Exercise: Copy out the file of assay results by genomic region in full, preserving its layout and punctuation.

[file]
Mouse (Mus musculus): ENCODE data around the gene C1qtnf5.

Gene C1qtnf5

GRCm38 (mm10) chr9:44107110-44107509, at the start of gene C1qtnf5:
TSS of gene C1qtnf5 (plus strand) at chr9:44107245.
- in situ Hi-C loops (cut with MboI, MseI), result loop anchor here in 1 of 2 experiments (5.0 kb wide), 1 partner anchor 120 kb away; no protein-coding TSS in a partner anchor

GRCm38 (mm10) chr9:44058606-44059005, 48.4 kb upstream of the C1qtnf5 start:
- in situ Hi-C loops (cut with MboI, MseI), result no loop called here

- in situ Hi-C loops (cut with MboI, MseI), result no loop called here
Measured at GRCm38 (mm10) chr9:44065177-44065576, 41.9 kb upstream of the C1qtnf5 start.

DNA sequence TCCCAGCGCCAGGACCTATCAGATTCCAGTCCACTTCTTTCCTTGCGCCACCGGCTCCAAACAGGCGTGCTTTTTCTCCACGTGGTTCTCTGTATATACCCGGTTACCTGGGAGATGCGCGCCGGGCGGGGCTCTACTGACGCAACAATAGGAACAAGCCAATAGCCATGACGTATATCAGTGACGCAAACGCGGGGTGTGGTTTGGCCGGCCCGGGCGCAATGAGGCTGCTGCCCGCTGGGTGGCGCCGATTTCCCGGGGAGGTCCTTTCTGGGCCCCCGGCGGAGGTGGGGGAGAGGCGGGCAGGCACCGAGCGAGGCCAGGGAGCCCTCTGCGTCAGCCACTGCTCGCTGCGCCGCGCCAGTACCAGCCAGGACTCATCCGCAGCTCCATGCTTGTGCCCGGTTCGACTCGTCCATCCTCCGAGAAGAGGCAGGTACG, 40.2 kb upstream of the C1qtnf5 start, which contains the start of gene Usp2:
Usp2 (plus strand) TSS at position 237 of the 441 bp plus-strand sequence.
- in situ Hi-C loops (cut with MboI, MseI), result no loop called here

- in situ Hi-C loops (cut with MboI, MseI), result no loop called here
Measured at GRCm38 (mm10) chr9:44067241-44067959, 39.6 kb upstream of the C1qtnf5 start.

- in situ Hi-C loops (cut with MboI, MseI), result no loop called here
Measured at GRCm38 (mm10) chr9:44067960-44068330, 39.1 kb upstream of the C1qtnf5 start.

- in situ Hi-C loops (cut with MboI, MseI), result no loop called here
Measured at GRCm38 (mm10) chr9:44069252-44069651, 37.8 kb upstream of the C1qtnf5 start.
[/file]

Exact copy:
Mouse (Mus musculus): ENCODE data around the gene C1qtnf5.

Gene C1qtnf5

GRCm38 (mm10) chr9:44107110-44107509, at the start of gene C1qtnf5:
TSS of gene C1qtnf5 (plus strand) at chr9:44107245.
- in situ Hi-C loops (cut with MboI, MseI), result loop anchor here in 1 of 2 experiments (5.0 kb wide), 1 partner anchor 120 kb away; no protein-coding TSS in a partner anchor

GRCm38 (mm10) chr9:44058606-44059005, 48.4 kb upstream of the C1qtnf5 start:
- in situ Hi-C loops (cut with MboI, MseI), result no loop called here

- in situ Hi-C loops (cut with MboI, MseI), result no loop called here
Measured at GRCm38 (mm10) chr9:44065177-44065576, 41.9 kb upstream of the C1qtnf5 start.

DNA sequence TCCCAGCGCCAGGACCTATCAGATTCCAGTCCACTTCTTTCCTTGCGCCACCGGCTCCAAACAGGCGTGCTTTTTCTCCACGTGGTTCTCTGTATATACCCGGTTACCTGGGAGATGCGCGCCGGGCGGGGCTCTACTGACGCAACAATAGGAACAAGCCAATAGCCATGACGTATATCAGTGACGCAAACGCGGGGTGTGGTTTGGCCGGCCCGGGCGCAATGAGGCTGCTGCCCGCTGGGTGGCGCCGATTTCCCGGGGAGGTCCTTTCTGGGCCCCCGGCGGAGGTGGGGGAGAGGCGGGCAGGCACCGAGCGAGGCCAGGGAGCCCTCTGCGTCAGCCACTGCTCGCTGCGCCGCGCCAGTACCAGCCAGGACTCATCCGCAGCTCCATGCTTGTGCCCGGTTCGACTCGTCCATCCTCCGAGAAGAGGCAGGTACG, 40.2 kb upstream of the C1qtnf5 start, which contains the start of gene Usp2:
Usp2 (plus strand) TSS at position 237 of the 441 bp plus-strand sequence.
- in situ Hi-C loops (cut with MboI, MseI), result no loop called here

- in situ Hi-C loops (cut with MboI, MseI), result no loop called here
Measured at GRCm38 (mm10) chr9:44067241-44067959, 39.6 kb upstream of the C1qtnf5 start.

- in situ Hi-C loops (cut with MboI, MseI), result no loop called here
Measured at GRCm38 (mm10) chr9:44067960-44068330, 39.1 kb upstream of the C1qtnf5 start.

- in situ Hi-C loops (cut with MboI, MseI), result no loop called here
Measured at GRCm38 (mm10) chr9:44069252-44069651, 37.8 kb upstream of the C1qtnf5 start.